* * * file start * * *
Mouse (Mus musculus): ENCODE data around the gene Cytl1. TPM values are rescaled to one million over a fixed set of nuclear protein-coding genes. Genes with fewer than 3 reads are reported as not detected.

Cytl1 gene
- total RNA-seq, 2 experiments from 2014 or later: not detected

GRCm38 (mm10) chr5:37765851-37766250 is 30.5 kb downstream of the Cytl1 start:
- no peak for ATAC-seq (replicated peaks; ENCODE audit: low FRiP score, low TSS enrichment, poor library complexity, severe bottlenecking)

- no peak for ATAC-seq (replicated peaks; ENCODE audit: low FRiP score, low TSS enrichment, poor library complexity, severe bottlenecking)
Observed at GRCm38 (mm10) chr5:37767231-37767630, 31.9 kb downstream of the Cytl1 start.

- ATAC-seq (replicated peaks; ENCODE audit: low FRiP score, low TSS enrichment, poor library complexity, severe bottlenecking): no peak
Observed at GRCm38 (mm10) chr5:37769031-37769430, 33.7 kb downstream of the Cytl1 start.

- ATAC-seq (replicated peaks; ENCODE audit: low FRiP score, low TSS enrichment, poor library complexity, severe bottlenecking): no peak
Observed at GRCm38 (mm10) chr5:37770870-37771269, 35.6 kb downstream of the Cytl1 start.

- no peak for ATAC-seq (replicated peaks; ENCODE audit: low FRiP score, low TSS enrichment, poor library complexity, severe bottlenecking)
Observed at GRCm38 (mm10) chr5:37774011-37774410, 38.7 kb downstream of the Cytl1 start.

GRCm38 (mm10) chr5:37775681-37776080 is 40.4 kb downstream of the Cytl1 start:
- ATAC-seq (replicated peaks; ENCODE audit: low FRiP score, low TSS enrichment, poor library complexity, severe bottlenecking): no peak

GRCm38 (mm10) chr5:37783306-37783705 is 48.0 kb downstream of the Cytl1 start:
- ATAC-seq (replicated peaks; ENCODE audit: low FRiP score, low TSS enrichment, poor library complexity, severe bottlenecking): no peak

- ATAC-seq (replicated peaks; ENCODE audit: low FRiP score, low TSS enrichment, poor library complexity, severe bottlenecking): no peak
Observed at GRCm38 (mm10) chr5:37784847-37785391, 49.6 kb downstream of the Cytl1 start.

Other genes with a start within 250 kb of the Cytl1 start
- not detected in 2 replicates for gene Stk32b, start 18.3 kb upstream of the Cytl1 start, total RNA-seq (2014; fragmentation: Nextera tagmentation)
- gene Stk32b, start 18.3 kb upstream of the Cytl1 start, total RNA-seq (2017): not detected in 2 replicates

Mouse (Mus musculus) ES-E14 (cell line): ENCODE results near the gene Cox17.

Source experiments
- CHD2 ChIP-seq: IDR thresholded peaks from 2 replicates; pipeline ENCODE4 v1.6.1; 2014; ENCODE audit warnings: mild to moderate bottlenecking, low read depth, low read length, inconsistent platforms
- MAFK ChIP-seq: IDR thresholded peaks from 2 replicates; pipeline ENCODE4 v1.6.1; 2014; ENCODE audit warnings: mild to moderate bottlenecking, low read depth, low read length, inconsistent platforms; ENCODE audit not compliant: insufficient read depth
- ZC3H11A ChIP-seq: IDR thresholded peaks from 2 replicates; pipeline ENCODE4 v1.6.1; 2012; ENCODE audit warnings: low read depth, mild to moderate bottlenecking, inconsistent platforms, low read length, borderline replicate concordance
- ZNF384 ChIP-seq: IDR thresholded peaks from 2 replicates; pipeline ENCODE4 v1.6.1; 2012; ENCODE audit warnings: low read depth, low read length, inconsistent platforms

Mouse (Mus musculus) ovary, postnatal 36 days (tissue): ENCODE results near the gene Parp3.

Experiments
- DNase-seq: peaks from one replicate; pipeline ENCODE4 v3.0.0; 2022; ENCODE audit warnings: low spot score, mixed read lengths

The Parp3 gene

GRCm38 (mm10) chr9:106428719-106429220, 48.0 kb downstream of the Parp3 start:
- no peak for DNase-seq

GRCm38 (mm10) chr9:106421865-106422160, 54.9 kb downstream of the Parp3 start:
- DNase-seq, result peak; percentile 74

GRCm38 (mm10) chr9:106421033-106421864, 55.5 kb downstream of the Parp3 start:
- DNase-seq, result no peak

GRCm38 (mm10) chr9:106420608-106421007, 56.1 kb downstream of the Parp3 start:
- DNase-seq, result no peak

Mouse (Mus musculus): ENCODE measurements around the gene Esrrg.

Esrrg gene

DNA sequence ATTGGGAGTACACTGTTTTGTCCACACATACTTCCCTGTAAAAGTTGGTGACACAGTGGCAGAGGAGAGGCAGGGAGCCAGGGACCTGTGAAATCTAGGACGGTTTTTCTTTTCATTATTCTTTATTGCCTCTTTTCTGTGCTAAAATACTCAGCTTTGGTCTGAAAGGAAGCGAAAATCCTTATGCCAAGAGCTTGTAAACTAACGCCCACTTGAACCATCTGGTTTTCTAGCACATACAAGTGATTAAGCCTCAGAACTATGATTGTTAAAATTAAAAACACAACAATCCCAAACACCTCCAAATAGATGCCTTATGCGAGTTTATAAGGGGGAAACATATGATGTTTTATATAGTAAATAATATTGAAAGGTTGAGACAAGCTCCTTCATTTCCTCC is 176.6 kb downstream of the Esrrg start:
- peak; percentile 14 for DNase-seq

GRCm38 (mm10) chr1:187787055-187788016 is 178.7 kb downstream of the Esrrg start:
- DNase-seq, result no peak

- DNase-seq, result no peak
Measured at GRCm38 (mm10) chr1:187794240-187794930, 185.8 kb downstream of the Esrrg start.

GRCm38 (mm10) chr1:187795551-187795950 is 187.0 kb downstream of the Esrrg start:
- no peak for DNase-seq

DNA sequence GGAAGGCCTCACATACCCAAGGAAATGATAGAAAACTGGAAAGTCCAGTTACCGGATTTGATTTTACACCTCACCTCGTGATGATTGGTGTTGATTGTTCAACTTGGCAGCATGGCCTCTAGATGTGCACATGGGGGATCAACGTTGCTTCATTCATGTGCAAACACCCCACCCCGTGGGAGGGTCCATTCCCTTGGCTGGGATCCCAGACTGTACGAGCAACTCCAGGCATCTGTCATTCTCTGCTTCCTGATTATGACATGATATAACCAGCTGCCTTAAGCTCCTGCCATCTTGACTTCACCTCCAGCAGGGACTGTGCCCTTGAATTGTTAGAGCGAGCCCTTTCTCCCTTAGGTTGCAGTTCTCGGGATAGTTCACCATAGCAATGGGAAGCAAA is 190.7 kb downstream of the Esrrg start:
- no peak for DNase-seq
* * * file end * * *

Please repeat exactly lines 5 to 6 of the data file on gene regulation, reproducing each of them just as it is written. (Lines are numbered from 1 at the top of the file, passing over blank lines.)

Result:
- no peak for ATAC-seq (replicated peaks; ENCODE audit: low FRiP score, low TSS enrichment, poor library complexity, severe bottlenecking)

- no peak for ATAC-seq (replicated peaks; ENCODE audit: low FRiP score, low TSS enrichment, poor library complexity, severe bottlenecking)